Here are some realities you can point out if confusion, concerns or discomfort (or negativity) comes up when you propose these questions:

 Reality #1:  Almost everybody has bills to pay.

Reality #2:  In order to pay those bills, you have to show up at work and do some work in exchange for the money you need to pay those bills.

Reality #3:  Every task you perform at work may not be pleasant, personally fulfilling, enlightening, and bring you joy.

Reality #4:   When you are at work, some of the things you do should be pleasant, personally fulfilling, and bring you joy.


Your point in presenting these realities is that you know things aren’t always perfect, but you want your organization to be able to do the best job possible in taking care of its customers. And the way to do that is by implementing a mission statement, one that everyone in the organization contributes and has input in developing it.

The second factor to consider relative to the strategy of your mission statement is how the company is going to accomplish the mission statement in accordance with the established values. Things like open communication when somebody needs help in deciding what to do in a given situation, allowing everyone in the organization to “fail forward” without repercussions, and meeting regularly to review the mission statement and whether or not it needs revising, are key factors to accomplish the goals of the mission statement.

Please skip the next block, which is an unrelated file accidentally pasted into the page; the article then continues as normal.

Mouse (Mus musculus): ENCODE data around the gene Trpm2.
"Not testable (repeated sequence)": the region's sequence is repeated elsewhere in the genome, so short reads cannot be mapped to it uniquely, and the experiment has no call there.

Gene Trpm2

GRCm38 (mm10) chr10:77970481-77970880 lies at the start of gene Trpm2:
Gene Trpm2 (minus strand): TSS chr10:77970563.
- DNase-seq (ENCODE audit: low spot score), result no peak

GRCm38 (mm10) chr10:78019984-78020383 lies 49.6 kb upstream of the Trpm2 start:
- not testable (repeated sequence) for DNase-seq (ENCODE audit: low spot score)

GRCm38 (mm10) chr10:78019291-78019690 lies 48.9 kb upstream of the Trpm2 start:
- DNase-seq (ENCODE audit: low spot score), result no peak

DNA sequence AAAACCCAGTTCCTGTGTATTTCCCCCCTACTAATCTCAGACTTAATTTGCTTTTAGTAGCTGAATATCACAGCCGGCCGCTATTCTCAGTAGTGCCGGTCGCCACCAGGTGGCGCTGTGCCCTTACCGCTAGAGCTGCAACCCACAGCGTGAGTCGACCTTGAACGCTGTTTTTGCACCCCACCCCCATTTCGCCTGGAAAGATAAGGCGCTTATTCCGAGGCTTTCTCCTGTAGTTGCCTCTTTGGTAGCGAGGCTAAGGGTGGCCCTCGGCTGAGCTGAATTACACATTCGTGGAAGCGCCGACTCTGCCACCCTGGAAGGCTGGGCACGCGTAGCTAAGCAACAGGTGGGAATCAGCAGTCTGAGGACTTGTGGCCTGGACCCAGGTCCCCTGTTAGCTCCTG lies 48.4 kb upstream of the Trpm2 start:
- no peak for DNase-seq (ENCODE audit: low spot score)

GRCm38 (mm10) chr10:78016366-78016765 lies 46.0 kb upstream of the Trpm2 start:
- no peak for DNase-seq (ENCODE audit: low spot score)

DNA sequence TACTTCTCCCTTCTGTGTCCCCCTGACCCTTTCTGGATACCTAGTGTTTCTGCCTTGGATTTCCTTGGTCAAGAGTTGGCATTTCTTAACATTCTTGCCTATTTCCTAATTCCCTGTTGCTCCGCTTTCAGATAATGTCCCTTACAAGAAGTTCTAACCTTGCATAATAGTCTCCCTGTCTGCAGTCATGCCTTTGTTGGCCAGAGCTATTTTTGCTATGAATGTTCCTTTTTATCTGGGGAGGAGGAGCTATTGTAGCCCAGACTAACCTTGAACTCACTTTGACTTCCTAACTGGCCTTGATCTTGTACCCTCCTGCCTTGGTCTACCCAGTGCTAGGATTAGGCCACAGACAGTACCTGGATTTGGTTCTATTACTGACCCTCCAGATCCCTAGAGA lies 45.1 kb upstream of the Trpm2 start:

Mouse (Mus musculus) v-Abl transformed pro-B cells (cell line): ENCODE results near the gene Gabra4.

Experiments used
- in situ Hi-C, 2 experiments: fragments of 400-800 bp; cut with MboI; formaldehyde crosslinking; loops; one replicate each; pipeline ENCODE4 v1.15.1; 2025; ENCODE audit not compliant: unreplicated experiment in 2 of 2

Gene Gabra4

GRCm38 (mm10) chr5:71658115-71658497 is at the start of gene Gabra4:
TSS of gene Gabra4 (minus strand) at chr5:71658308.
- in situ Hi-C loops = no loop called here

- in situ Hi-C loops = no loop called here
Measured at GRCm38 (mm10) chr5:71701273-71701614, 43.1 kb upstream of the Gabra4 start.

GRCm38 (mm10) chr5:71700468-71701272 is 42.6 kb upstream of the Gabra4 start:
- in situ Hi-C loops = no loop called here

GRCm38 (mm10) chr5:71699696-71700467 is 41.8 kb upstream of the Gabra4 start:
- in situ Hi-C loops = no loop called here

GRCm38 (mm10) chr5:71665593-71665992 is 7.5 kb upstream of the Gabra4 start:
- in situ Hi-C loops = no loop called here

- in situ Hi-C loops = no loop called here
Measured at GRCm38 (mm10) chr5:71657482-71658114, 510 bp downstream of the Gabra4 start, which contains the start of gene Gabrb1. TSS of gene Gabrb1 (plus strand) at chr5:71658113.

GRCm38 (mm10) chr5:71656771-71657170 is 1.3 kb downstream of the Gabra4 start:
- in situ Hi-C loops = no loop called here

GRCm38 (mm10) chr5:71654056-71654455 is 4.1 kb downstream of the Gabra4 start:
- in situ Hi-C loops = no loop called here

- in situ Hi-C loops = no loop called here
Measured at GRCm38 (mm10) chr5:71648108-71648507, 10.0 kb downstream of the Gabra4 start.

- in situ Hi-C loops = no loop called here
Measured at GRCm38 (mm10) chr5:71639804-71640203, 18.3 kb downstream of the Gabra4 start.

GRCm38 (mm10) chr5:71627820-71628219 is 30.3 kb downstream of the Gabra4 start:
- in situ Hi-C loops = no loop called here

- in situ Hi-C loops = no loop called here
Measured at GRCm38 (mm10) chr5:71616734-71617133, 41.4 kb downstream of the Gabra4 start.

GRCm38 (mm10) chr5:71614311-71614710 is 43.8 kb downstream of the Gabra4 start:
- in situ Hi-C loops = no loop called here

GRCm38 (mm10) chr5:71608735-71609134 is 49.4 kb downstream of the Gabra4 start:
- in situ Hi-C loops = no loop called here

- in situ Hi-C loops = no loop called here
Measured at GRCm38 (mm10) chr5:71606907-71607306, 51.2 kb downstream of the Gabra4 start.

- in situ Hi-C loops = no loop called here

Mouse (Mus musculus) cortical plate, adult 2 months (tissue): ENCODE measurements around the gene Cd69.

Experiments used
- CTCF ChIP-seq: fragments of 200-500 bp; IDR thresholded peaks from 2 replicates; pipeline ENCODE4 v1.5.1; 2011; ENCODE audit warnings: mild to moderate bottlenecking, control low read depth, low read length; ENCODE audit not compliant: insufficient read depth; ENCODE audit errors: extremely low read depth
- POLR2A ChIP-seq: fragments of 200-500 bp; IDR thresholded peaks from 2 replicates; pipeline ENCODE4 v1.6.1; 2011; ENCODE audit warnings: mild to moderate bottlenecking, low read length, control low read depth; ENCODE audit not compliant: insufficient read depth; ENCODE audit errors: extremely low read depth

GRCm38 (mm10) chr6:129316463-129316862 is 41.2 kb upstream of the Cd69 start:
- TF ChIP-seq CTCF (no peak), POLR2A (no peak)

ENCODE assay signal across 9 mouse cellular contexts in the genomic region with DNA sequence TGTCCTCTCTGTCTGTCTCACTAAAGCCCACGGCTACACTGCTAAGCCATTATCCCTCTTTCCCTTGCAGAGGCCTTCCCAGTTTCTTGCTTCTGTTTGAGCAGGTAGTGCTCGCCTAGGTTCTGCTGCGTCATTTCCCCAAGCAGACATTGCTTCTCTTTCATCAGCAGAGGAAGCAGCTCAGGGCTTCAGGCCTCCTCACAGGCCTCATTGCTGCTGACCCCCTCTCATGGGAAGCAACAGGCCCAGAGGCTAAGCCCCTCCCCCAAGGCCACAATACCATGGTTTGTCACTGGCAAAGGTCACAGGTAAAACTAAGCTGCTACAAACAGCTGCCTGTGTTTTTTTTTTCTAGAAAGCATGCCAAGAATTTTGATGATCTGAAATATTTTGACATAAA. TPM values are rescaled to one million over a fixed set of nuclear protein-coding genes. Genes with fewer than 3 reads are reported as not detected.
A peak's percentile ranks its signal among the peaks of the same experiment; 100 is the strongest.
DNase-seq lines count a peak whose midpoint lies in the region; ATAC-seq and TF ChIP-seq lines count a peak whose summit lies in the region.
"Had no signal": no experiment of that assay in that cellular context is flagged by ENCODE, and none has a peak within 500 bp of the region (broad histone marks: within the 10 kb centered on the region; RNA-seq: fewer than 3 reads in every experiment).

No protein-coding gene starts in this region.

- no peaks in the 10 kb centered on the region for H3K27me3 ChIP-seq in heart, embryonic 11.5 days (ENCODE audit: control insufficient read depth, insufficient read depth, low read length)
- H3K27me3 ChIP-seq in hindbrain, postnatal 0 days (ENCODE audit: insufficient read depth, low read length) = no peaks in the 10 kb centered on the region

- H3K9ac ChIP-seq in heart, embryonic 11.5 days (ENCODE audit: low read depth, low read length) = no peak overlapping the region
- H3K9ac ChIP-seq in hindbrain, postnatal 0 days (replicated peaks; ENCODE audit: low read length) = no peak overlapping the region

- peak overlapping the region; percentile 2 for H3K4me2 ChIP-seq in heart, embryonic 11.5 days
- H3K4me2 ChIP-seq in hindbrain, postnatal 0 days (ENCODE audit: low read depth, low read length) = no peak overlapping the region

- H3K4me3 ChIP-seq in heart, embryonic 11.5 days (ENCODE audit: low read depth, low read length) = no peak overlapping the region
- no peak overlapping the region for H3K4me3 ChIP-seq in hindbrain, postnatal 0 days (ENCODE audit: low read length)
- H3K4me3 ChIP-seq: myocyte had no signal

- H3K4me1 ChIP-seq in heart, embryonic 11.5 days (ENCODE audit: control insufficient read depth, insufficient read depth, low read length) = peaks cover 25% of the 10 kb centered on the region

The final point to keep in mind about your company mission statement is that it needs to be as brief as possible so that at any given point, when somebody in the organization is asked what the company mission statement is, they’ll be able to recite it from memory…..remember the method to my madness?  If a mission statement is a long, drawn-out, three-sentence (or more) statement, it will wind up where mission statements of this type always wind up: Filed away in a drawer somewhere or posted on a wall in the form of a nice-looking poster that nobody in the organization really “sees” anymore.

A mission statement could be a simple as three words…”Exceed customer’s expectations”…or it can have more detail. Generally, though, a mission statement that is more than ten words is going to be difficult to remember. So, keep it short. In as many subsequent meetings as it takes to get your mission statement developed, get a draft down on paper, then go back for revision, and repeat the process until you and everyone involved in the development of it is satisfied it’s a real fit for the organization. And, trust me on this one....when the moment comes at that final meeting when the mission statement comes to life, everyone in the room will know, feel, and understand what just happened. I've been involved in my share of meetings when this has occurred, and it is an amazing feeling for everybody who participated in the process. To put it simply, it's worth every bit of the effort it takes to get to this point. 

Following through with the development and implementation of a mission statement will be the foundation of achieving prosperity in your business. And when your business prospers, the people who work with you in your business will be happier and more content to be there. And one reason they’ll be happier and more content is because of focus. Everybody needs focus in order to perform as well as they can. Have you ever noticed what happens in the final two minutes of a football game when the score is close? You’ll see the team that has possession of the ball suddenly seeming to line up faster and do everything they do at a higher level of intensity.

The reason….?  Focus.   And that’s what deciding on and living by your company mission statement will create for you….focus. Focus for you and focus for your people. Focus on the customer. Focus on doing the best thing for yourself and the customer. Focus on achieving excellence.